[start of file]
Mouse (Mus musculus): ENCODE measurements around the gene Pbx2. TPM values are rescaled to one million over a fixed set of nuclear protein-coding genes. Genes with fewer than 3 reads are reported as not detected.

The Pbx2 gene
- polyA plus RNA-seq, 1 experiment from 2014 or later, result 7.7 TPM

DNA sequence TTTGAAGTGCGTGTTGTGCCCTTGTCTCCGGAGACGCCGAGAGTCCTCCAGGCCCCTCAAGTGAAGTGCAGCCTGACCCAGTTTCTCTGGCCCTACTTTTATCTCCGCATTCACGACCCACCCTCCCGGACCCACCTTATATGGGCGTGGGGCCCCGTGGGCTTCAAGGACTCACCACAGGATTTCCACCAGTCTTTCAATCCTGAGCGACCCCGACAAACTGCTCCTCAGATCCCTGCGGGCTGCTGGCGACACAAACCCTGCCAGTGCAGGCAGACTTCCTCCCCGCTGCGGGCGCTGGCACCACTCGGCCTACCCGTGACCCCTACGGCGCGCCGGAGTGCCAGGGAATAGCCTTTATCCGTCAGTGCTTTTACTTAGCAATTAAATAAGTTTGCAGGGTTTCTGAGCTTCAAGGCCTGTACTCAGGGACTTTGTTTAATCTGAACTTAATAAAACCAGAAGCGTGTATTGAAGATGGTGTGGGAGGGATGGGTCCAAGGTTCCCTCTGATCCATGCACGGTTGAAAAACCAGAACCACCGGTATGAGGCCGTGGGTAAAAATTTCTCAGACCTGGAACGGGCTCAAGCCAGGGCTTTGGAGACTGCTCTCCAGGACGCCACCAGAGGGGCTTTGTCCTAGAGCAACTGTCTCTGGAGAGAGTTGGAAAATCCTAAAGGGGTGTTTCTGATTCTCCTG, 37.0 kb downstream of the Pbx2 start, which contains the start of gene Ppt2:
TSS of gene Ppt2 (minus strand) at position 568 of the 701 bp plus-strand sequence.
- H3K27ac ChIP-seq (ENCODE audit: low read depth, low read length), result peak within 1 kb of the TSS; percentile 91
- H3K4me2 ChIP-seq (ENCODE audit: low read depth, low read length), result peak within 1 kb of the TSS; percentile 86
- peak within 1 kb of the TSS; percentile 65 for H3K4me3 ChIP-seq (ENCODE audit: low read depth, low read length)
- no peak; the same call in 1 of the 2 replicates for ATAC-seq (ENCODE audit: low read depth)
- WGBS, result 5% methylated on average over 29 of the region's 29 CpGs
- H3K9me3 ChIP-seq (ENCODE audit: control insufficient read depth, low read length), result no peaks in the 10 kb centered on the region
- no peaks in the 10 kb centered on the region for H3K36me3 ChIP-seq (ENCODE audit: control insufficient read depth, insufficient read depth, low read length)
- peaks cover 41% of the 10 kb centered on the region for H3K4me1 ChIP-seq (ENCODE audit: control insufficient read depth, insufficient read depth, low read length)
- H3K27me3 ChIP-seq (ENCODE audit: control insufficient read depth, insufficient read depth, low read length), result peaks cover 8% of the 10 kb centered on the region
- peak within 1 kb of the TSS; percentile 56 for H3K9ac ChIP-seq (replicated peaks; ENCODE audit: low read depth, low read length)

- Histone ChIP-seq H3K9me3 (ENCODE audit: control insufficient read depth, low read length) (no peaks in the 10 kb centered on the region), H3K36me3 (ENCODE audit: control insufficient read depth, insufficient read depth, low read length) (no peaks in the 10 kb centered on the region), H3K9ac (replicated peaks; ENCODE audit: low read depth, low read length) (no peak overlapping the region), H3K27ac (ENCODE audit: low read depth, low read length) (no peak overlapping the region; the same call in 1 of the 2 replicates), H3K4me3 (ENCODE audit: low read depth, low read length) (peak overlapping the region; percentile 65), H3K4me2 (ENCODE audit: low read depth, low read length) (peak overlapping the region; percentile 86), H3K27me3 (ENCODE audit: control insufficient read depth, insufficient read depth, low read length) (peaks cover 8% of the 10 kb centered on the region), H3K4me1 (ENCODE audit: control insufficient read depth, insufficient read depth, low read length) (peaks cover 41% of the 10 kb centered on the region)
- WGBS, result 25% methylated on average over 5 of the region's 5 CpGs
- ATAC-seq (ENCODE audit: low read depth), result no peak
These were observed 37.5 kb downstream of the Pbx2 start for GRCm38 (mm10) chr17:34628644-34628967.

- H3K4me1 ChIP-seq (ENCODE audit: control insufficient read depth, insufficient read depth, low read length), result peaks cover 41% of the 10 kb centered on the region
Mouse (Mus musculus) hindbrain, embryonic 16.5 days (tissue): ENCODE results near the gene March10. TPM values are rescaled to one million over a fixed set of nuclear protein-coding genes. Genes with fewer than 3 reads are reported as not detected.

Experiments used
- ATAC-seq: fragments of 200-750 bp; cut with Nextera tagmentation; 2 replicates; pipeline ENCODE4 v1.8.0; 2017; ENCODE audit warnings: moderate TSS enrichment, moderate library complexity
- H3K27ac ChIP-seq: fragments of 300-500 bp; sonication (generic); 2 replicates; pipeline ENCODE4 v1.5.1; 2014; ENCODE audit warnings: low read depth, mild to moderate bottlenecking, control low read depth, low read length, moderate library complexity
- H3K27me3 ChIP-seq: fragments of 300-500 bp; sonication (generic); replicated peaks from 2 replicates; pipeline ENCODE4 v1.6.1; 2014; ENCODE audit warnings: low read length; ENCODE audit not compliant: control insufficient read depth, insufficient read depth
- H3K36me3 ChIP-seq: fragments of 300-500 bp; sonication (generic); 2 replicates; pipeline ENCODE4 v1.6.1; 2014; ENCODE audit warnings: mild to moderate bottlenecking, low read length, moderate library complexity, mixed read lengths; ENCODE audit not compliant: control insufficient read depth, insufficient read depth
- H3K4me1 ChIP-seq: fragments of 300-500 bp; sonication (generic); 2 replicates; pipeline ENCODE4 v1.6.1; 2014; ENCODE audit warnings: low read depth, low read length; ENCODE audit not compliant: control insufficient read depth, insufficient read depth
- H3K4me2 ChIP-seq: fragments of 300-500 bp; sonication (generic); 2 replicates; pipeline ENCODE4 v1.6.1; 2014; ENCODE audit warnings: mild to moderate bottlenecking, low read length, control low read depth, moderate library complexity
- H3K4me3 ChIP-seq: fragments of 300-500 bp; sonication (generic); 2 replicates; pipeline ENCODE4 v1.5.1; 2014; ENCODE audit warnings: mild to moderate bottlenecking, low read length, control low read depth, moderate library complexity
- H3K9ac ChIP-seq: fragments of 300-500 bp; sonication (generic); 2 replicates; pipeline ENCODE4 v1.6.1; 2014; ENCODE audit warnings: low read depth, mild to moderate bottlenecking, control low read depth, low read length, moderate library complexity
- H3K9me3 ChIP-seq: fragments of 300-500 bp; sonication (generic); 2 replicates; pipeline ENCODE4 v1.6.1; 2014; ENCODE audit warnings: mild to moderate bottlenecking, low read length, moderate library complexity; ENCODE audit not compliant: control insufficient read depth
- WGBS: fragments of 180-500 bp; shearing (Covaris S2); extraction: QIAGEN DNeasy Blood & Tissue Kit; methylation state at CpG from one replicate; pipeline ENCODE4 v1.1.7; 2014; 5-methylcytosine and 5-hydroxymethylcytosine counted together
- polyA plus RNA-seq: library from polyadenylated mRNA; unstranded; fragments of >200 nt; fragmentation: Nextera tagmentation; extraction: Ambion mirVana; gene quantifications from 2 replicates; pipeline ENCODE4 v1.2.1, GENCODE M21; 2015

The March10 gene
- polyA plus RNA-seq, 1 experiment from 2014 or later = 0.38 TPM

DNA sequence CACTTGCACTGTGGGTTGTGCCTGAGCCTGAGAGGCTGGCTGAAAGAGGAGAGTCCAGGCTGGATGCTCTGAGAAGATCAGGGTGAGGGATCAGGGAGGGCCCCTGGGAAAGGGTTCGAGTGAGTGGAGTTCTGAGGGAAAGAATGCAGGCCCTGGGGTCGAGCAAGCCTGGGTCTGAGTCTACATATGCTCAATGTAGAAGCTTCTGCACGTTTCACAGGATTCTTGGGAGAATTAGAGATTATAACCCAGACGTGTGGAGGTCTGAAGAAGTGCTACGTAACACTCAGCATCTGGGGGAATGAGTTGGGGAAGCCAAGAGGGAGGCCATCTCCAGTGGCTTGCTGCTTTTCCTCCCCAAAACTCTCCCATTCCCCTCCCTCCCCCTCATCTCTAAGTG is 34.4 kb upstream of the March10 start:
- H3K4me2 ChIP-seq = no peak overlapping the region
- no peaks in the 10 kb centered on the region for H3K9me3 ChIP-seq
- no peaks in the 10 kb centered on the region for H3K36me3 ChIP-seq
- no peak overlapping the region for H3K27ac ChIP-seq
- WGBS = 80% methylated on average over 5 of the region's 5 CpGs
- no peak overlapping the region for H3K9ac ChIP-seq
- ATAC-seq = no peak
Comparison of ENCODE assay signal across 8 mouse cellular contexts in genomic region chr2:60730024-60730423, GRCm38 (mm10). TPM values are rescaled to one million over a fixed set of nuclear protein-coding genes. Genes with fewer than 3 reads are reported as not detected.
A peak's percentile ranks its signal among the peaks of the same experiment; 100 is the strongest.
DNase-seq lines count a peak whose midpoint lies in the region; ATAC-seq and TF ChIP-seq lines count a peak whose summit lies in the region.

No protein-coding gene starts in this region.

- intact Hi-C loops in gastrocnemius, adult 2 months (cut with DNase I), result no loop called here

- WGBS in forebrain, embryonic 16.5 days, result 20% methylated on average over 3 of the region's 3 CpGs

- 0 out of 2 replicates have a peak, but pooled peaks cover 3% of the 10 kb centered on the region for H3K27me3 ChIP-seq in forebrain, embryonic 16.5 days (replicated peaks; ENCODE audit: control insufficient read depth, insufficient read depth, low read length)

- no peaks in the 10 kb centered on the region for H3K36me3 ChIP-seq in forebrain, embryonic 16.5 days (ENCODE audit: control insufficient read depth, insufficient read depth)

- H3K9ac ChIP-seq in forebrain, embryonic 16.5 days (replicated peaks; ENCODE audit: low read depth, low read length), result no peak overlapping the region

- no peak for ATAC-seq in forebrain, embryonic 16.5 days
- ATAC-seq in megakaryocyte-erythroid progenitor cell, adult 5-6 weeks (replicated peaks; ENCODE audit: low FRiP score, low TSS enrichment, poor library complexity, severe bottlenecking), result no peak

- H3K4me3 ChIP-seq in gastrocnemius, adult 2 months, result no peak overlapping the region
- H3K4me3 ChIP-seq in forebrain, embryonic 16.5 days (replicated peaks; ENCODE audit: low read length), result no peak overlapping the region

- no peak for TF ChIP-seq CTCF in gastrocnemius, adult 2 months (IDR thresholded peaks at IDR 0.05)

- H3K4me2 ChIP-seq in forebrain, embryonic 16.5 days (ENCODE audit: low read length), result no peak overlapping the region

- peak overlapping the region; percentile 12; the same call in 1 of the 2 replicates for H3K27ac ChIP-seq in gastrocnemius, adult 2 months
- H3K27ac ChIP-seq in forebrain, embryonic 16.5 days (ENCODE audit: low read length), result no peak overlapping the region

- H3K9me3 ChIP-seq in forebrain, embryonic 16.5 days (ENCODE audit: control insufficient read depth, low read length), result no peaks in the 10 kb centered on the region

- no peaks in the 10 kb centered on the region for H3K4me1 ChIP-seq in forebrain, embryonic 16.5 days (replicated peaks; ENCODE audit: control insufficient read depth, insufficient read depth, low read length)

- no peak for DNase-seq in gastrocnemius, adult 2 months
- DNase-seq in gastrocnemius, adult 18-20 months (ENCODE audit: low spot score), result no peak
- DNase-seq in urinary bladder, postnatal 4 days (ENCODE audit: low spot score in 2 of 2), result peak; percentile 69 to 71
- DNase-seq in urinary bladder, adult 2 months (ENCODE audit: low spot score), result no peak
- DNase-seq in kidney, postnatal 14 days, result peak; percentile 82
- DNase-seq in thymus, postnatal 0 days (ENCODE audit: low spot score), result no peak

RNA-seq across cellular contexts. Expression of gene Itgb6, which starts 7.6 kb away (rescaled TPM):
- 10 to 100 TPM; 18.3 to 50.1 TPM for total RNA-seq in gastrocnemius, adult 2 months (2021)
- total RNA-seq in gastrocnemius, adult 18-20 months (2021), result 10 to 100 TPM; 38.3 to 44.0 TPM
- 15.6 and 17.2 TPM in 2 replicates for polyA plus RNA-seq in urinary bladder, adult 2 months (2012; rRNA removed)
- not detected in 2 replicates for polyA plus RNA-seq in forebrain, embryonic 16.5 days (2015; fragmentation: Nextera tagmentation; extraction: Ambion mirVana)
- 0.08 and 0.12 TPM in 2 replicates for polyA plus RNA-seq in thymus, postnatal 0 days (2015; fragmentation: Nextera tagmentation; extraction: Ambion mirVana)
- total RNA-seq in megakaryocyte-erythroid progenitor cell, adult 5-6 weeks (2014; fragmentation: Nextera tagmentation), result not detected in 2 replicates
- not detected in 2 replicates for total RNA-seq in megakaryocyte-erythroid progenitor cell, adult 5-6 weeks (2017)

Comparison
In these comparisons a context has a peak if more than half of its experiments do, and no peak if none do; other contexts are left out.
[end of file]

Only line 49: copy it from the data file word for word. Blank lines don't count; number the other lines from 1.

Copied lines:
- WGBS in forebrain, embryonic 16.5 days, result 20% methylated on average over 3 of the region's 3 CpGs